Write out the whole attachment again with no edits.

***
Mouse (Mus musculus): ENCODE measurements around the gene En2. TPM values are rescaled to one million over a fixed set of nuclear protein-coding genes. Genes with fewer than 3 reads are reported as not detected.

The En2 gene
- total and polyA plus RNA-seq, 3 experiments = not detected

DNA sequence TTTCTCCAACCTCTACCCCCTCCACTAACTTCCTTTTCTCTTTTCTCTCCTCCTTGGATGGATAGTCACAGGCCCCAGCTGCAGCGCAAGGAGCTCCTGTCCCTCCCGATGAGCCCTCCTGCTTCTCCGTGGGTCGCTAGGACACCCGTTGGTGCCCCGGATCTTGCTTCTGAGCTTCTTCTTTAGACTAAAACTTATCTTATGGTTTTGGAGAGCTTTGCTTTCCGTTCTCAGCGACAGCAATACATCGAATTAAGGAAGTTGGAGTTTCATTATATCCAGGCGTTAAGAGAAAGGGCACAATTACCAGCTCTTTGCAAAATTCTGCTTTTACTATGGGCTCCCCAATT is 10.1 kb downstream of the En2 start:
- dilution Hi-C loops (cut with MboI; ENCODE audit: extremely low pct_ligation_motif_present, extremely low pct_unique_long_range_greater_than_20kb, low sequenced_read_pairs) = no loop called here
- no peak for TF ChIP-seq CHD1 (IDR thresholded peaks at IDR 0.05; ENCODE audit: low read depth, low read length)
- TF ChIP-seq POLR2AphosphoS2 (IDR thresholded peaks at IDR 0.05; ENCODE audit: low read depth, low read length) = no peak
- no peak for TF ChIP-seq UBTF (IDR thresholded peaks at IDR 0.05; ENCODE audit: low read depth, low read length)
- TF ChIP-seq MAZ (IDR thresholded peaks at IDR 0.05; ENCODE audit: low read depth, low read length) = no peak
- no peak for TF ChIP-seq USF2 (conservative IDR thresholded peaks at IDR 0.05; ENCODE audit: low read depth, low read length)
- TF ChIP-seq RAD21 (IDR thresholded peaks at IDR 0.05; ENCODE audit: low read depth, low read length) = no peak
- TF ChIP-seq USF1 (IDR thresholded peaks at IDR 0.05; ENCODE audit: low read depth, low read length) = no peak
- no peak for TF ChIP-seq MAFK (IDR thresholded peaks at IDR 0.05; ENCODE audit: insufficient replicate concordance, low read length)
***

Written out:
Mouse (Mus musculus): ENCODE measurements around the gene En2. TPM values are rescaled to one million over a fixed set of nuclear protein-coding genes. Genes with fewer than 3 reads are reported as not detected.

The En2 gene
- total and polyA plus RNA-seq, 3 experiments = not detected

DNA sequence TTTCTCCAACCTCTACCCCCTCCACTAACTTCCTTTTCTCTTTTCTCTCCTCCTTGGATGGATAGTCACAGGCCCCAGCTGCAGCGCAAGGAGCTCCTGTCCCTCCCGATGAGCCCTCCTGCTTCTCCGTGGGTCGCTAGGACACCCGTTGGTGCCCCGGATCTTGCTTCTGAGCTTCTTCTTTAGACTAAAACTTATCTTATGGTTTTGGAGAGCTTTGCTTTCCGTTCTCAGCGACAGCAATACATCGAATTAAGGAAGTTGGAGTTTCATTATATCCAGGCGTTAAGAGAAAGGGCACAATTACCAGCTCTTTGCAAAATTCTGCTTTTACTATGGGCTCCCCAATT is 10.1 kb downstream of the En2 start:
- dilution Hi-C loops (cut with MboI; ENCODE audit: extremely low pct_ligation_motif_present, extremely low pct_unique_long_range_greater_than_20kb, low sequenced_read_pairs) = no loop called here
- no peak for TF ChIP-seq CHD1 (IDR thresholded peaks at IDR 0.05; ENCODE audit: low read depth, low read length)
- TF ChIP-seq POLR2AphosphoS2 (IDR thresholded peaks at IDR 0.05; ENCODE audit: low read depth, low read length) = no peak
- no peak for TF ChIP-seq UBTF (IDR thresholded peaks at IDR 0.05; ENCODE audit: low read depth, low read length)
- TF ChIP-seq MAZ (IDR thresholded peaks at IDR 0.05; ENCODE audit: low read depth, low read length) = no peak
- no peak for TF ChIP-seq USF2 (conservative IDR thresholded peaks at IDR 0.05; ENCODE audit: low read depth, low read length)
- TF ChIP-seq RAD21 (IDR thresholded peaks at IDR 0.05; ENCODE audit: low read depth, low read length) = no peak
- TF ChIP-seq USF1 (IDR thresholded peaks at IDR 0.05; ENCODE audit: low read depth, low read length) = no peak
- no peak for TF ChIP-seq MAFK (IDR thresholded peaks at IDR 0.05; ENCODE audit: insufficient replicate concordance, low read length)